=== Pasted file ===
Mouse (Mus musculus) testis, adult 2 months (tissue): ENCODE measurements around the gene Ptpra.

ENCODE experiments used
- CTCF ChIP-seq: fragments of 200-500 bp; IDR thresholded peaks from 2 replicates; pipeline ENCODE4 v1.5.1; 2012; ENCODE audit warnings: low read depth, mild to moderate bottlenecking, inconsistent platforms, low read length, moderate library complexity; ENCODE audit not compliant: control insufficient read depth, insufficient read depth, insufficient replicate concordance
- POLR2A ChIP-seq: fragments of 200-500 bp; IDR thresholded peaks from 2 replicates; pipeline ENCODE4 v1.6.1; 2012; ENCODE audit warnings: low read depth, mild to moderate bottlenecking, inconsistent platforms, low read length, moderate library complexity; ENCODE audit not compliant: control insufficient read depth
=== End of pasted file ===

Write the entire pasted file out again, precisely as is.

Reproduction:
Mouse (Mus musculus) testis, adult 2 months (tissue): ENCODE measurements around the gene Ptpra.

ENCODE experiments used
- CTCF ChIP-seq: fragments of 200-500 bp; IDR thresholded peaks from 2 replicates; pipeline ENCODE4 v1.5.1; 2012; ENCODE audit warnings: low read depth, mild to moderate bottlenecking, inconsistent platforms, low read length, moderate library complexity; ENCODE audit not compliant: control insufficient read depth, insufficient read depth, insufficient replicate concordance
- POLR2A ChIP-seq: fragments of 200-500 bp; IDR thresholded peaks from 2 replicates; pipeline ENCODE4 v1.6.1; 2012; ENCODE audit warnings: low read depth, mild to moderate bottlenecking, inconsistent platforms, low read length, moderate library complexity; ENCODE audit not compliant: control insufficient read depth